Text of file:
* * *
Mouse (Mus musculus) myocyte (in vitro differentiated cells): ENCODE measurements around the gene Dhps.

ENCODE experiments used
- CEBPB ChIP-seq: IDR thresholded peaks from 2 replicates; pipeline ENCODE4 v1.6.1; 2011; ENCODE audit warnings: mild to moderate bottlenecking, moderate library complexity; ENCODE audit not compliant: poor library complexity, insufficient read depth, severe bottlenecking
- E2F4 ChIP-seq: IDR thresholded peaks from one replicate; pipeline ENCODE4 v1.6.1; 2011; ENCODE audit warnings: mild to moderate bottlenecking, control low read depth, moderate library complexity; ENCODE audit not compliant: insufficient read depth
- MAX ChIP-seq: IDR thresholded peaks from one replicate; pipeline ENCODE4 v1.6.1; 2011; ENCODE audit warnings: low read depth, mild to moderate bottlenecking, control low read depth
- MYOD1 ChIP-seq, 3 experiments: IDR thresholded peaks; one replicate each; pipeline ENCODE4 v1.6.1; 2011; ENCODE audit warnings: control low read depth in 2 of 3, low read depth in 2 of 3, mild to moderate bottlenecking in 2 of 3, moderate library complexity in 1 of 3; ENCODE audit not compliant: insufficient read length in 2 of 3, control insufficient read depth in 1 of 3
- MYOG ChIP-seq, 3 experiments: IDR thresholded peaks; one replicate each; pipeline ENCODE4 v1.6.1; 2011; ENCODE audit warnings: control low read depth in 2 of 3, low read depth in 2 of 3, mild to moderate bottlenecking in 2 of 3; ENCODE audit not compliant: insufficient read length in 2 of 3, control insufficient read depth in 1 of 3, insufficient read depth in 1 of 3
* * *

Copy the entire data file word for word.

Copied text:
Mouse (Mus musculus) myocyte (in vitro differentiated cells): ENCODE measurements around the gene Dhps.

ENCODE experiments used
- CEBPB ChIP-seq: IDR thresholded peaks from 2 replicates; pipeline ENCODE4 v1.6.1; 2011; ENCODE audit warnings: mild to moderate bottlenecking, moderate library complexity; ENCODE audit not compliant: poor library complexity, insufficient read depth, severe bottlenecking
- E2F4 ChIP-seq: IDR thresholded peaks from one replicate; pipeline ENCODE4 v1.6.1; 2011; ENCODE audit warnings: mild to moderate bottlenecking, control low read depth, moderate library complexity; ENCODE audit not compliant: insufficient read depth
- MAX ChIP-seq: IDR thresholded peaks from one replicate; pipeline ENCODE4 v1.6.1; 2011; ENCODE audit warnings: low read depth, mild to moderate bottlenecking, control low read depth
- MYOD1 ChIP-seq, 3 experiments: IDR thresholded peaks; one replicate each; pipeline ENCODE4 v1.6.1; 2011; ENCODE audit warnings: control low read depth in 2 of 3, low read depth in 2 of 3, mild to moderate bottlenecking in 2 of 3, moderate library complexity in 1 of 3; ENCODE audit not compliant: insufficient read length in 2 of 3, control insufficient read depth in 1 of 3
- MYOG ChIP-seq, 3 experiments: IDR thresholded peaks; one replicate each; pipeline ENCODE4 v1.6.1; 2011; ENCODE audit warnings: control low read depth in 2 of 3, low read depth in 2 of 3, mild to moderate bottlenecking in 2 of 3; ENCODE audit not compliant: insufficient read length in 2 of 3, control insufficient read depth in 1 of 3, insufficient read depth in 1 of 3